The child star is an iconic figure in Western society representing a growing cultural trend which idolises, castigates and fetishises the image of the perfect, incent and beautiful child. In this book, Jane O'Conr explores the paradoxical status of the child star who is both adored and reviled in contemporary society. Drawing on current debates about the commercialisation and sexualisation of childhood and fears about children 'growing up too soon', she identifies hostile media attention around child stars as indicative of broader social concerns about the 'correct' role and place of children in relation to rmative ideals of childhood. Through reference to extensive empirical examples of the way child stars such as Shirley Temple, Macaulay Culkin, Charlotte Church and Jackie Coogan have been constructed in the media, this book illustrates both the powerlessness and the power held by this tiny band of children, and demonstrates their significance as representatives of the public face of childhood throughout the twentieth century and beyond.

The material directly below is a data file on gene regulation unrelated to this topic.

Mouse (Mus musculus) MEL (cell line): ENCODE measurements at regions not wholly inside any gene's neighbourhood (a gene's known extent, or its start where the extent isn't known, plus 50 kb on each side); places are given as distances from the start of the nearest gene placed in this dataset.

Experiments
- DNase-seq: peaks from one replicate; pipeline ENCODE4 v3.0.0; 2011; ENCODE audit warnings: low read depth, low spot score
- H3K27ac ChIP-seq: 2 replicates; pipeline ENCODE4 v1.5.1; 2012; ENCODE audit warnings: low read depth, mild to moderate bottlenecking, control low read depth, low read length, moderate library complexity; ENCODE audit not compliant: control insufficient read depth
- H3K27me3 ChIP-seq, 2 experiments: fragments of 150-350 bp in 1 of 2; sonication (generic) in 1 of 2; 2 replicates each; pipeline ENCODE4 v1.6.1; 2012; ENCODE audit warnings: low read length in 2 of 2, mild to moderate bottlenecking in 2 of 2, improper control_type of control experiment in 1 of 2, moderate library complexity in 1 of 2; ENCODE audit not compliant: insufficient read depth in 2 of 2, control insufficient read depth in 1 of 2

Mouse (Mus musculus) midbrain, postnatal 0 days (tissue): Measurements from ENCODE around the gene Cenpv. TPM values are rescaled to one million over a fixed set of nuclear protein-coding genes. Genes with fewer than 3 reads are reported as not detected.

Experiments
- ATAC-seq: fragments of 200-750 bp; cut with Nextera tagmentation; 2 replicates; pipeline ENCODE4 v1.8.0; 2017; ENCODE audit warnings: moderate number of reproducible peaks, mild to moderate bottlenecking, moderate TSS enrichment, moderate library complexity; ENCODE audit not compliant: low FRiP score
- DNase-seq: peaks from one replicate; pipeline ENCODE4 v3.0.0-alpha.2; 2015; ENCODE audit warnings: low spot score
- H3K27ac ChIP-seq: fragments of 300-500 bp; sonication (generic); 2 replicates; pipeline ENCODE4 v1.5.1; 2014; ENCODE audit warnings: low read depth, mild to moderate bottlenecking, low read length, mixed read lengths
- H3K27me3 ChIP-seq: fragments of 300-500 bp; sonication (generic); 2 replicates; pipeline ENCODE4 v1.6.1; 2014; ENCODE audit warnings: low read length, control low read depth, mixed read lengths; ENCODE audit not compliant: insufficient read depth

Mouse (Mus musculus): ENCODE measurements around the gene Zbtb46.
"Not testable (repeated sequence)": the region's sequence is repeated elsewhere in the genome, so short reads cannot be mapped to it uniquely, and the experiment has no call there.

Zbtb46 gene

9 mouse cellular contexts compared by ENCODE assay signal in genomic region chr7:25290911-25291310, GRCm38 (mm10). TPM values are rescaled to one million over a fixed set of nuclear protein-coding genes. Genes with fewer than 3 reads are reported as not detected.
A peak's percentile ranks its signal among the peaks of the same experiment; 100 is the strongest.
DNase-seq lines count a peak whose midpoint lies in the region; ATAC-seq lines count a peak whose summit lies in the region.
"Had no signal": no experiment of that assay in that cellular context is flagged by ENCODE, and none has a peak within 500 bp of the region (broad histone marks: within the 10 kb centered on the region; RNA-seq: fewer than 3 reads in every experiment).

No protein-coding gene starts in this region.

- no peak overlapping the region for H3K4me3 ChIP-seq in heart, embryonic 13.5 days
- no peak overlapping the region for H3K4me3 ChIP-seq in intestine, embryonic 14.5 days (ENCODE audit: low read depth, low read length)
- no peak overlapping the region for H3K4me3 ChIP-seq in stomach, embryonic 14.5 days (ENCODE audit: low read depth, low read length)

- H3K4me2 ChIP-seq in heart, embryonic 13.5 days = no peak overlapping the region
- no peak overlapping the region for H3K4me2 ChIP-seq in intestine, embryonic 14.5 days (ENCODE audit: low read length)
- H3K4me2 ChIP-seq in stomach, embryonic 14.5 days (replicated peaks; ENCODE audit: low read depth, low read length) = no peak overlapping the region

Dr. Jane O'Connor is Senior Lecturer in Early Childhood Studies at Wolverhampton University. She has a BSc in Applied Psychology and Sociology, a Masters degree in Sociology of Contemporary Culture and a PhD in Childhood Studies from Brunel University. She writes extensively in the area of Sociology of Childhood and is presently involved in a major research project investigating cultural differences in children's conceptions of cleverness.